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pone.0140585.g002: Cell context dependent induction of TKI-resistance by KOSR.(A) Imatinib dose-response in BCR-ABL positive CML cell lines treated in regular media (RPMI with 10% FBS) or in KOSR media (RPMI with 20% KOSR). AR230-R cells are imatinib-resistant clones generated from AR230. Relative cell number was measured by MTT assay at 48 hours. Data shown are mean ± SEM (n = 8). (B) Gefitinib dose-response in NSCLC cells treated in the indicated media for 48 hours. Data shown are mean ± SEM values from MTT assays (n = 8).

Mentions: We then tested the protective effect of KOSR on six CML cell lines across a range of IM concentrations using the MTT assay (Fig 2A). The shift from FBS to KOSR media caused a decrease in MTT values, which measured the cellular reducing activity, in each of the six CML cell lines (Fig 2A). Among the CML lines tested, the AR230-R cells, which were selected from the AR230 cells for resistance to IM [27], became even more resistant in KOSR media. Four other lines, namely K562, EM3, KYO1 and AR230 were also protected by KOSR with a significant right-shift in the IM does-response curves (Fig 2A). By contrast, KOSR did not have a significant effect on the IM does-response in the LAMA-84 cells (Fig 2A). These results suggested that the protective effect of KOSR was not universal but required a permissive cell context that variably manifested among the CML cell lines.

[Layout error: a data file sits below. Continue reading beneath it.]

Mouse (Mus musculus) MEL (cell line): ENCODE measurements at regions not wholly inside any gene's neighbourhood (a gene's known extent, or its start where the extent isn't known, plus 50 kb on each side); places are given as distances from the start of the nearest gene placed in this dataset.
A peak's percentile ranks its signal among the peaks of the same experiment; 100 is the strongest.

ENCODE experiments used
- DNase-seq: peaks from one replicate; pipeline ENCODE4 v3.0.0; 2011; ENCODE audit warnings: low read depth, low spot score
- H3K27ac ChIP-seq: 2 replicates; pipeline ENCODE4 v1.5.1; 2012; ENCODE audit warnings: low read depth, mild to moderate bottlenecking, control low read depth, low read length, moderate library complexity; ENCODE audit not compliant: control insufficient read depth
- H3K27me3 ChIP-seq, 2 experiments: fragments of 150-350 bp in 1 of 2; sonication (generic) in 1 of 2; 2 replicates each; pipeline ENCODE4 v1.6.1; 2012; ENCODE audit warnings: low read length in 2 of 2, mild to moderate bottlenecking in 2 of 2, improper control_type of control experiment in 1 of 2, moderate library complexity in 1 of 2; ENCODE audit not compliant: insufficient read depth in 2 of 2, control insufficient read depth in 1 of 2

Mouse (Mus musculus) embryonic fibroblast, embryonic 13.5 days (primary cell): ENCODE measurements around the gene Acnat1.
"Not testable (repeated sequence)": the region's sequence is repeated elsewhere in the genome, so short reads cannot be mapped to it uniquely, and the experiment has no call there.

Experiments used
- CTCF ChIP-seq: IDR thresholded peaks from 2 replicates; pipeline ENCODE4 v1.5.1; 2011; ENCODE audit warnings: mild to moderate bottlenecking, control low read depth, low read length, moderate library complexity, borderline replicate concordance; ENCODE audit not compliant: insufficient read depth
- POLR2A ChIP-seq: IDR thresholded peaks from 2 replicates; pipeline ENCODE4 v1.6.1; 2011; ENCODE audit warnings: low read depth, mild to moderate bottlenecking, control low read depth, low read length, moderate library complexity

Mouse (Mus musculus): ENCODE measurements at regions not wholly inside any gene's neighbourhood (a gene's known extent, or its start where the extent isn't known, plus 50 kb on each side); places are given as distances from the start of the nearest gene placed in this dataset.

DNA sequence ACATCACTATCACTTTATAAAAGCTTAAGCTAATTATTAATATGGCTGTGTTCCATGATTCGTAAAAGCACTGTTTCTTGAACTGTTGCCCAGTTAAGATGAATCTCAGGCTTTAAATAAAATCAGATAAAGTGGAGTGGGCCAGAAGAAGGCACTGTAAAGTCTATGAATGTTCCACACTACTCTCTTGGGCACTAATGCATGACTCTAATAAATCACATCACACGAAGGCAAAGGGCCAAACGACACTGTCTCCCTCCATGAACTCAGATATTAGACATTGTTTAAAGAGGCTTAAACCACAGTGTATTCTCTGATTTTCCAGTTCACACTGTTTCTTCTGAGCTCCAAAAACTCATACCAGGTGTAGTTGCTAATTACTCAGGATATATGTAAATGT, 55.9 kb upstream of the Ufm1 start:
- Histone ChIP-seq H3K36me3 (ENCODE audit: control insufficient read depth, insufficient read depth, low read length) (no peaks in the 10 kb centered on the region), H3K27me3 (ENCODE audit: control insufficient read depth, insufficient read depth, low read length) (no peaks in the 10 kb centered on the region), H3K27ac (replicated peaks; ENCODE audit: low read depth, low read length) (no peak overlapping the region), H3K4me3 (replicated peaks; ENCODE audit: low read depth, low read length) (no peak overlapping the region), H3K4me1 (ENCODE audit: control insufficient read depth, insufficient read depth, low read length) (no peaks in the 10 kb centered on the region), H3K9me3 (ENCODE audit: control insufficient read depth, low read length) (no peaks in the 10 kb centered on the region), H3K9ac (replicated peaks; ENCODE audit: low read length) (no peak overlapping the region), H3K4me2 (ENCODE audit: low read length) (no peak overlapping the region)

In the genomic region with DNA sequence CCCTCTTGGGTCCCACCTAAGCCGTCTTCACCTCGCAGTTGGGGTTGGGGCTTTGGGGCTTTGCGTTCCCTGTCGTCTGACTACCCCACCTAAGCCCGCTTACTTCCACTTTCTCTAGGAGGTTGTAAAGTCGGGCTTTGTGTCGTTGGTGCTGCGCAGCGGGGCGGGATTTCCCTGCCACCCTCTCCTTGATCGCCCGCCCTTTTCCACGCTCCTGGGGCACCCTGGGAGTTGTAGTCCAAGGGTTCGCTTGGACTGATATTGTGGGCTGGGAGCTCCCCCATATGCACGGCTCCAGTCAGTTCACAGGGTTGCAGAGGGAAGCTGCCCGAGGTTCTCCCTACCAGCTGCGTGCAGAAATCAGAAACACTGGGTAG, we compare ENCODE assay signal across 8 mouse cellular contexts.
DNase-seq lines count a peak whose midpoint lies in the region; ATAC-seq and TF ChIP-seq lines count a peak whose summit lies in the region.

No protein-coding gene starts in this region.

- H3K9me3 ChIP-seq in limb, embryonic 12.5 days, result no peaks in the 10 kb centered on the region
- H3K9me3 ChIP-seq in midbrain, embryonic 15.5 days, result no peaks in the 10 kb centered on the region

Knockout Serum Replacement Promotes Cell Survival by Preventing BIM from Inducing Mitochondrial Cytochrome C Release.

Ishii Y, Nhiayi MK, Tse E, Cheng J, Massimino M, Durden DL, Vigneri P, Wang JY - PLoS ONE (2015)

Cell context dependent induction of TKI-resistance by KOSR.(A) Imatinib dose-response in BCR-ABL positive CML cell lines treated in regular media (RPMI with 10% FBS) or in KOSR media (RPMI with 20% KOSR). AR230-R cells are imatinib-resistant clones generated from AR230. Relative cell number was measured by MTT assay at 48 hours. Data shown are mean ± SEM (n = 8). (B) Gefitinib dose-response in NSCLC cells treated in the indicated media for 48 hours. Data shown are mean ± SEM values from MTT assays (n = 8).
© Copyright Policy
Related In: Results  -  Collection

License
Show All Figures
getmorefigures.php?uid=PMC4608728&req=5

pone.0140585.g002: Cell context dependent induction of TKI-resistance by KOSR.(A) Imatinib dose-response in BCR-ABL positive CML cell lines treated in regular media (RPMI with 10% FBS) or in KOSR media (RPMI with 20% KOSR). AR230-R cells are imatinib-resistant clones generated from AR230. Relative cell number was measured by MTT assay at 48 hours. Data shown are mean ± SEM (n = 8). (B) Gefitinib dose-response in NSCLC cells treated in the indicated media for 48 hours. Data shown are mean ± SEM values from MTT assays (n = 8).